GREEN BAY -- The Packers' three coordinators met with the media prior to Thursday's practice. Here's a summary of their key comments.
Special teams coordinator Shawn Mennenga
On what he told JK Scott before his last punt in Chicago:
We just talked through the scenario and what would happen if they left our gunners uncovered. We always talk leading into the punt. I let him do his thing after that. … We talked about the scenario where we're going to bring our guys in to max-protect. He felt like he was protected, so he didn't feel like he had to rush anything. He wasn't really worried about that.
On Aaron Rodgers saying JK Scott is one of the most interesting guys in the locker room:
He really cares about everything. He's as genuine of a guy as you're going to find. I think he has a really good heart and tries to help others. He takes an interest in other people around him. He'll talk to everybody he meets in the hotel. He's a great person.
On how special teams performed in Chicago:
I thought we went out and played hard, played fast. We utilized our speed, stepped up and made plays. We covered well. They have two of the best, most dynamic returners in the league. Mason hitting all the touchbacks helped eliminate (Cordarrelle) Patterson. JK obviously punted well.
Defensive coordinator Mike Pettine
I think it starts with Cook. We have to do a good job not letting him get to the perimeter. You saw what happened against Atlanta when he circled the defense. We've talked all week, we have to play with great run fundamentals up front to start. It's stuff we preach from Day 1, getting knock-back, locating the ball, separating, getting off the blocks. We're all going to get blocked. We have to have that sense, that feeling I'm not going to stay blocked. I think it's important for our guys to go into the game with that mentality.
On stopping the run at Chicago with only one true inside LB:
Our guys thought really bought into how we're teaching it. Schematically, I don't think it was that unorthodox. It was five guys up front and playing a safety at essentially a linebacker position for some of the game. I just thought our guys did a good job of reading keys, separating and tackling. We had some issues on the edges last year and one of the reasons we made the moves we made in the offseason was to have that bookend look, to make it difficult to turn the corner, and now we feel we have the guys to turn the ball inside.
On being stout up front:
The league has trended so much to spreading the field and getting three wide receivers. Most of the time in the past the response has been to go with a four-man front, two linebackers, and the secondary out there. But I know it can cause problems when they're so used to going against a four-man front and now we're giving them five-man looks. It causes some issues, if you're playing a team with some speed that wants to get to the edge, when we have two big edges in a five-man front.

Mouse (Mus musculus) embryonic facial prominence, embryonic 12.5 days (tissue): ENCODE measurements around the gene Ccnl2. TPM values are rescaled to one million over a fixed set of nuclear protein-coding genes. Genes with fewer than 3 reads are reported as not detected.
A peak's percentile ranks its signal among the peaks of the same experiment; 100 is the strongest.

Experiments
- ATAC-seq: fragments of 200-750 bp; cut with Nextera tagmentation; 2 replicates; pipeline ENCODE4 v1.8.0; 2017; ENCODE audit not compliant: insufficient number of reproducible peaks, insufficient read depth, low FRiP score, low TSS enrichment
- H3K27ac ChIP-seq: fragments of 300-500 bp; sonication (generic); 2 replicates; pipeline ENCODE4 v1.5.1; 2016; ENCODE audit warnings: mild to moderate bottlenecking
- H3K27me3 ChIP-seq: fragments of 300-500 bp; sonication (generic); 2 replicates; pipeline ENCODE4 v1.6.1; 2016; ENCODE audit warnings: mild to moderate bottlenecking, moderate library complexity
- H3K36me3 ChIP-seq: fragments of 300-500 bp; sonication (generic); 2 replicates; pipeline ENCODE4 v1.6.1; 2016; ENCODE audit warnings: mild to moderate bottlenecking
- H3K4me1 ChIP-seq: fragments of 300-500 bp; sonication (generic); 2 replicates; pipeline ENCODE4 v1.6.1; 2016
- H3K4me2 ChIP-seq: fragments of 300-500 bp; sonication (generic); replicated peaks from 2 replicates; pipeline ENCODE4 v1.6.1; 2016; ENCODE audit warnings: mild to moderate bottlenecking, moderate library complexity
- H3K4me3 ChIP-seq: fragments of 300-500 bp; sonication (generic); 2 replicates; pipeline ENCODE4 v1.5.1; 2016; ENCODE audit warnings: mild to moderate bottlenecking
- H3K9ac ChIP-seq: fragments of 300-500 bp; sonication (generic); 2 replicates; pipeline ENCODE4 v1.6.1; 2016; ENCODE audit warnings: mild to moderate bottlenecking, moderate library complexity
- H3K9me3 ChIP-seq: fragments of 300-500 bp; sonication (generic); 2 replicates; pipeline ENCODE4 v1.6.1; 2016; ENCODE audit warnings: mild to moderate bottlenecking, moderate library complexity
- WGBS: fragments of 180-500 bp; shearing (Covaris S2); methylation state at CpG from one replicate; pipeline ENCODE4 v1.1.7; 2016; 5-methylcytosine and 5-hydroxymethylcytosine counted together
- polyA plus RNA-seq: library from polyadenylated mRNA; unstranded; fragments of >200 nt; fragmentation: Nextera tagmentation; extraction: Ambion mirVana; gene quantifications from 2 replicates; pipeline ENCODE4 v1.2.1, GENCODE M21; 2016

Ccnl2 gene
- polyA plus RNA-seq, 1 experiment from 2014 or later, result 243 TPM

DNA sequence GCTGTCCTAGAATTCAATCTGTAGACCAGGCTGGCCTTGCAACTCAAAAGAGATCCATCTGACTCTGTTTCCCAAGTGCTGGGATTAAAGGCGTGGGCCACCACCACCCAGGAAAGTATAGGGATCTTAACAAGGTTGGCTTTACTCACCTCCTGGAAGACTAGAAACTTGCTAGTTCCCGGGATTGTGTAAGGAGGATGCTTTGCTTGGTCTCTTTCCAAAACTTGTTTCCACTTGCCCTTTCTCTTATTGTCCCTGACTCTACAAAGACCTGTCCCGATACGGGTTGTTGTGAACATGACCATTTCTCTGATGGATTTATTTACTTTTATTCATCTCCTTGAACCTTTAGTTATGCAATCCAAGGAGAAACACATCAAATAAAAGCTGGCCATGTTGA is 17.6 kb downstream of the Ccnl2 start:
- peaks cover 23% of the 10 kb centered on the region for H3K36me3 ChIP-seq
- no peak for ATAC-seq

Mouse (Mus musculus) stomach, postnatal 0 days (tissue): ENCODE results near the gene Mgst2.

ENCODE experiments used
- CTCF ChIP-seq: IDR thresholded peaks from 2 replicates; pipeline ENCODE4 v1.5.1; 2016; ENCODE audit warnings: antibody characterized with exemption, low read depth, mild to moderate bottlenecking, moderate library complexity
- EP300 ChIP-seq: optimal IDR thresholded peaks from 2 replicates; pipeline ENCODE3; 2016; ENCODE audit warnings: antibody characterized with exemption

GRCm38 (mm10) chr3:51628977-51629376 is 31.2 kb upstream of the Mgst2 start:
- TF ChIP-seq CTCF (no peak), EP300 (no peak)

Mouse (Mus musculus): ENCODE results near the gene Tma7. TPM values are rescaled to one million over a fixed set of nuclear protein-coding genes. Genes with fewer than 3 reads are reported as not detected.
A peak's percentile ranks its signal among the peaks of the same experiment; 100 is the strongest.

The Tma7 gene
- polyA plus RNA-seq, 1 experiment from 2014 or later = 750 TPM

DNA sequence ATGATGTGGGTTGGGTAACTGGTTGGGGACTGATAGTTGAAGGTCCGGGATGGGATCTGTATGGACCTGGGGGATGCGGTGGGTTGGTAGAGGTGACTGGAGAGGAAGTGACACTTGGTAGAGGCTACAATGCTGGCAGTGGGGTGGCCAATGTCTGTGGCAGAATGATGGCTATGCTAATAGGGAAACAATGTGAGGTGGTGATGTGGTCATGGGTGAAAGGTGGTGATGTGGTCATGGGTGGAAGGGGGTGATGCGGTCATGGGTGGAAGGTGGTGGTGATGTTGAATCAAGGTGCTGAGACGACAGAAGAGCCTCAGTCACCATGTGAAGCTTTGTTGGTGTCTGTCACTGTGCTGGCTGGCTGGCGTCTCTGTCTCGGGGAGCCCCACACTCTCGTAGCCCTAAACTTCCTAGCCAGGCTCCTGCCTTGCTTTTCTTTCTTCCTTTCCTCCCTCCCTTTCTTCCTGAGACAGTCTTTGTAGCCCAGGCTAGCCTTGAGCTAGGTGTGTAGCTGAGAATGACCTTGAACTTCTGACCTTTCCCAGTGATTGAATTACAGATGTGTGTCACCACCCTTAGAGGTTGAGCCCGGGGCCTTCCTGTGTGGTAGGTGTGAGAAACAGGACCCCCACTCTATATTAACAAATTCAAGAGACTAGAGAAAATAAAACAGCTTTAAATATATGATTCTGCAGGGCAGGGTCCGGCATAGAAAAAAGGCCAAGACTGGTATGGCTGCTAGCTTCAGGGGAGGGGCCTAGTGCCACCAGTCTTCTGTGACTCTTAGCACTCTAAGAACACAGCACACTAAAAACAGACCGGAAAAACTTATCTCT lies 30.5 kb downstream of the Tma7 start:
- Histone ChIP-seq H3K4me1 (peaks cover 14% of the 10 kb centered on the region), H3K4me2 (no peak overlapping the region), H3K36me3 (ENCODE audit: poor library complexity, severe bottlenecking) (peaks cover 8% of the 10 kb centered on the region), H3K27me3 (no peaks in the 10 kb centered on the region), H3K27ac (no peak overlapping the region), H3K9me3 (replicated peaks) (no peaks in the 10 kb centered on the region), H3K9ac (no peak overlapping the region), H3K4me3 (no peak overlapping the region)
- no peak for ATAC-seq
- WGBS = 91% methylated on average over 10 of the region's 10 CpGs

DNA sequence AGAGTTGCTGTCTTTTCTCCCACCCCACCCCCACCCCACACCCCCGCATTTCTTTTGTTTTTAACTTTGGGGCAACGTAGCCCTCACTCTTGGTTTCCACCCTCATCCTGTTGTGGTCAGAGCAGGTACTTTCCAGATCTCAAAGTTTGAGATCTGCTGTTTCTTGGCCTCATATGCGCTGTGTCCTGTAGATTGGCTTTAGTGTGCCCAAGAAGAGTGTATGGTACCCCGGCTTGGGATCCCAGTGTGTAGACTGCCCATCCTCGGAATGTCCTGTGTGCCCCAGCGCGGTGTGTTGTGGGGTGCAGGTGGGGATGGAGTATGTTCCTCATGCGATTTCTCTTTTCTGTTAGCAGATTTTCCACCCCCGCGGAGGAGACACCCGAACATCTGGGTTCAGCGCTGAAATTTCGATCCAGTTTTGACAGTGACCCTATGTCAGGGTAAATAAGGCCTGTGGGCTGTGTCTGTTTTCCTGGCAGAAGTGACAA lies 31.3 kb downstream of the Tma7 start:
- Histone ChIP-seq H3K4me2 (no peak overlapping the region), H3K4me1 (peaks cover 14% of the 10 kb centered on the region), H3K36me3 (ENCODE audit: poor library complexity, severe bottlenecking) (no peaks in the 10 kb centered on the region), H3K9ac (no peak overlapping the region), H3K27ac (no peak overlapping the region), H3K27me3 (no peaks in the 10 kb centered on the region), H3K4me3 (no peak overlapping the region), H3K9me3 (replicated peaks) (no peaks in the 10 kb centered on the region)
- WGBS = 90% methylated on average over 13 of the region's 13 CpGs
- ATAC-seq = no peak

On the overall performance in Chicago and the celebration afterward:
I just think for the whole unit it was one of those nights everything fell into place. We were prepared. I thought we had a really good training camp, as far as building a foundation of this is what we're doing fundamentally and this is what we're doing schematically. As training camp wound down, we were gearing our preparation toward Chicago. They didn't always know we were working on it but we were, and then when we got to the game week, this is a group that was confident. They were prepared. We talk about the best way to be confident and have that swagger to you is to be prepared. Obviously I enjoyed it to the end. I almost got knocked to the ground, too, and that would have been looped over and over on the internet. We asked them to cement the buy-in, and we knew they were all-in.
On the three free-agent additions:
You look at all three of them, they all made big plays, but their level of consistency throughout the game was more impressive to me.
On what he saw in Za'Darius Smith:
He didn't have the volume of reps at Baltimore, but when you looked at the plays focused on him, it didn't take much to figure out he's a special pass rusher. Not just his size but his strength. It's rare you have a guy that big with that get-off. That was an easy evaluation watching the film, because we also knew about the guy as well. It was good news when we knew he was coming.
Offensive coordinator Nathaniel Hackett
On installing an offense:
Anytime you ask a player to go out in a high-pressure situation and execute, you always have to keep in mind you're giving them a brand-new language. That process, as simple as it might sound, it takes time. That's the biggest challenge because that's when they're able to play fast.
On the Vikings defense:
I think the biggest thing about Minnesota is they're a veteran group who has been together for a long time in the same system. It's about us being able to execute things we're comfortable. They've seen everything so you try your hardest to throw a couple wrinkles at them.
On taking advantage of matchups if the Vikings double Davante Adams:
I wouldn't say it's one guy. Just as a unit, we have to be more efficient. First and second down is the big focal point this week. It's about getting positive yards. It's everybody just trying to continually getting comfortable.
On Marcedes Lewis:
How about the old guy? Good stuff. I have a long history with Marcedes. Obviously he's done a lot of good things in the past. He had some opportunities and he took advantage of them. … Knowing who he was, we all knew what he was capable of.
On responsibilities from the coaches box:
We're kind of the eyes. We want to be sure in what he's calling, what happening and where we can take advantage. I think we have a great routine right now. I thought it was really efficient with Coach (Adam) Stenavich talking and everybody chiming in. As we continue to grow as a staff, it'll hopefully be even more efficient.